Friday, October 12, 2018

Hochkirch: 260th Anniversary

Dear Reader,

260 years ago this Sunday, October 14th, 1758 the Prussian and Austrian armies fought the famous Battle of Hochkirch during the Seven Years War. We have focused on Hochkirch before on Kabinettskriege, so I am not going to dwell long on the specifics of the battle, but rather share some photographs which I took during a weekend of my research trip to Europe this summer. I have included an image of a map below, it comes from Christopher Duffy's excellent Army of Frederick the Great, and may be helpful as a reference while viewing the images.[1] 

As you can see from the map above, the Austrian attack at Hochkirch employed new operational ideas. The Austrians approached in multiple columns via different roads and avenues of approach. Frederick II of Prussia was taken completely by surprise.  

In the early stages of the battle, the Austrians approached in the early morning from multiple directions. Directly above, the image shows the view towards Loudon's approaching column, looking southwest from near the Prussian positions. 

Above we see the view east from the same position, looking towards the approach of O'Donnell's brigade, a command which largely consisted of cavalry forces. 

Above, as we look to the northeast, the church spire at Hochkirch peeks over a ridgeline. This view shows the perspective that the Loudon and Forgach's Austrians would have gained after taking the first Prussian defenses southwest of Hochkirch. Below, a set of images show the modern village of Hochkirch.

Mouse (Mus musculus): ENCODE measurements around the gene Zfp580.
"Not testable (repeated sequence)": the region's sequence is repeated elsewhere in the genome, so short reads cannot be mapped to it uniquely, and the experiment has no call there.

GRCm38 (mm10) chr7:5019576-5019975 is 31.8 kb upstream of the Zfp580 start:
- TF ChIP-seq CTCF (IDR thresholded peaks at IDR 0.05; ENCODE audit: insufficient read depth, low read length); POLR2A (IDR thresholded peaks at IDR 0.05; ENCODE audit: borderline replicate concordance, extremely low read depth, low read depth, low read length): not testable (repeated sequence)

The view south from the north part of the village.This road was the
avenue taken by the Itzenplitz Regiment during their bloody counterattack.
Looking south, the church is directly out of frame to the right. 
The view south from directly north of the church, the church tower is under construction

The view north/east from the same location

Below, we see the view southeast from north of the village of Hochkirch. In the foreground, the Prussians made an initial stand after being pushed from the village, in the background, Austrian columns under Colloredo would have approached from the east.

Below, the image looks west towards high ground that the Prussians used to make another stand near the village of Pommritz. 

The final two images show fighting positions later in the battle, as the Prussian army broke away from the battlefield. 

Looking north from the border of the Drehsaer-Grund. Prinz von Wuerttemberg's
cavalry charged across the image from right to left, checking O'Donnel's Austrians. 

Finally, we see the position of Saldern's Prussian rearguard, west of Wuerschen
The battle of Hochkirch provided yet more evidence that the Austrian army was increasing its military proficiency, and that the Prussians would continue to fight, even if in a disadvantageous position. The battlefield, and how the combatant's used it, has many lessons for understanding eighteenth-century warfare today. 

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Thanks for Reading,

Alex Burns

--------------------------------------------------------------------------------------------------------------------------[1]Duffy, Army of Frederick the Great, (2nd Edition), 283. 

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